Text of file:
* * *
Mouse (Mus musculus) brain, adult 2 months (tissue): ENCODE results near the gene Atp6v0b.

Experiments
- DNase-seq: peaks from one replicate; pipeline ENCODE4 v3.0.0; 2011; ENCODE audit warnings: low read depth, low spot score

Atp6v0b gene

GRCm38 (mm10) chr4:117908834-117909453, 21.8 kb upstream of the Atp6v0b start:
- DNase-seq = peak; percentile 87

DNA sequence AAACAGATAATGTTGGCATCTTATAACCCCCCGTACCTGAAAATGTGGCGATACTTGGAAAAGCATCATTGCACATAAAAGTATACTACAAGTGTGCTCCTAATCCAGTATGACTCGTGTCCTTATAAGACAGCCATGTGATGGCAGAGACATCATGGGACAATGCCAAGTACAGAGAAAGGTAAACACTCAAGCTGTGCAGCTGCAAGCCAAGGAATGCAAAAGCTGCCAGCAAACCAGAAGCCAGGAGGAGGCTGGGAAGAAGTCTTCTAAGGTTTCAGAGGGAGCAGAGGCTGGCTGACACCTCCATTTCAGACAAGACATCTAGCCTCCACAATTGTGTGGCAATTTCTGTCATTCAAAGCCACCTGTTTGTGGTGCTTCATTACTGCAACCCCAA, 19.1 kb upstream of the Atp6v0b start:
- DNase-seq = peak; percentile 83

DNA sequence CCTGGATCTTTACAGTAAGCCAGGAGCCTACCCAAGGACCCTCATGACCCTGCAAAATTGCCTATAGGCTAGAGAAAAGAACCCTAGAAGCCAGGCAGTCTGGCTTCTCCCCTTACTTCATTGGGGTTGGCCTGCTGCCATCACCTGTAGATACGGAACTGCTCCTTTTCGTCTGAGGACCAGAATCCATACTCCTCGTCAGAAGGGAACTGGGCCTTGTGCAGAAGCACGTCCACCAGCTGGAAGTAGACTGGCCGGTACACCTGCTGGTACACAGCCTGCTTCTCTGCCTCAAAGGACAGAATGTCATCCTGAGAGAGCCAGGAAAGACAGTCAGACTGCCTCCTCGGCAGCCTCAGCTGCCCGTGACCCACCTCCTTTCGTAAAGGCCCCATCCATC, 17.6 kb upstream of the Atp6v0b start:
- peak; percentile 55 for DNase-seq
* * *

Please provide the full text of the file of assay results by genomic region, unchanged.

Mouse (Mus musculus) brain, adult 2 months (tissue): ENCODE results near the gene Atp6v0b.

Experiments
- DNase-seq: peaks from one replicate; pipeline ENCODE4 v3.0.0; 2011; ENCODE audit warnings: low read depth, low spot score

Atp6v0b gene

GRCm38 (mm10) chr4:117908834-117909453, 21.8 kb upstream of the Atp6v0b start:
- DNase-seq = peak; percentile 87

DNA sequence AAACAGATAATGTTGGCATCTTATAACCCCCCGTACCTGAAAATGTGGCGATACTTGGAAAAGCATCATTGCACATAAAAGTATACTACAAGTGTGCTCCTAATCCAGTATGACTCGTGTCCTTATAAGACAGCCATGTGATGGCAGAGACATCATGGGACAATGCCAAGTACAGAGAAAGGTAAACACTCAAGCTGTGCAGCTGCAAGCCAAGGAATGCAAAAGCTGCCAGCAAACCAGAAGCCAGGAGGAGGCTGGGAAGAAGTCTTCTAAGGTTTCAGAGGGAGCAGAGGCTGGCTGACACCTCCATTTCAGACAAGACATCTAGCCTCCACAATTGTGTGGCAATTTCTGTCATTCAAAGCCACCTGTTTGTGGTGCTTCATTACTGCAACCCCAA, 19.1 kb upstream of the Atp6v0b start:
- DNase-seq = peak; percentile 83

DNA sequence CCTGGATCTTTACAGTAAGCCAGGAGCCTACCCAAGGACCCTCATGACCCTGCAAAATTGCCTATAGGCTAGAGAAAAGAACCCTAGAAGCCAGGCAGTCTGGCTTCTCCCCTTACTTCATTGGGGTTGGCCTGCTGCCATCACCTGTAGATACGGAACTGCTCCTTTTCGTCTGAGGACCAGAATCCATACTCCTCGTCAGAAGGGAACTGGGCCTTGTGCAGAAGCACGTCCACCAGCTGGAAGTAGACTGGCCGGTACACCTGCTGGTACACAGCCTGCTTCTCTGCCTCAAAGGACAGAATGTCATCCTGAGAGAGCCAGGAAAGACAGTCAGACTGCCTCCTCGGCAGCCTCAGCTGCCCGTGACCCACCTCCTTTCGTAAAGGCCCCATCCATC, 17.6 kb upstream of the Atp6v0b start:
- peak; percentile 55 for DNase-seq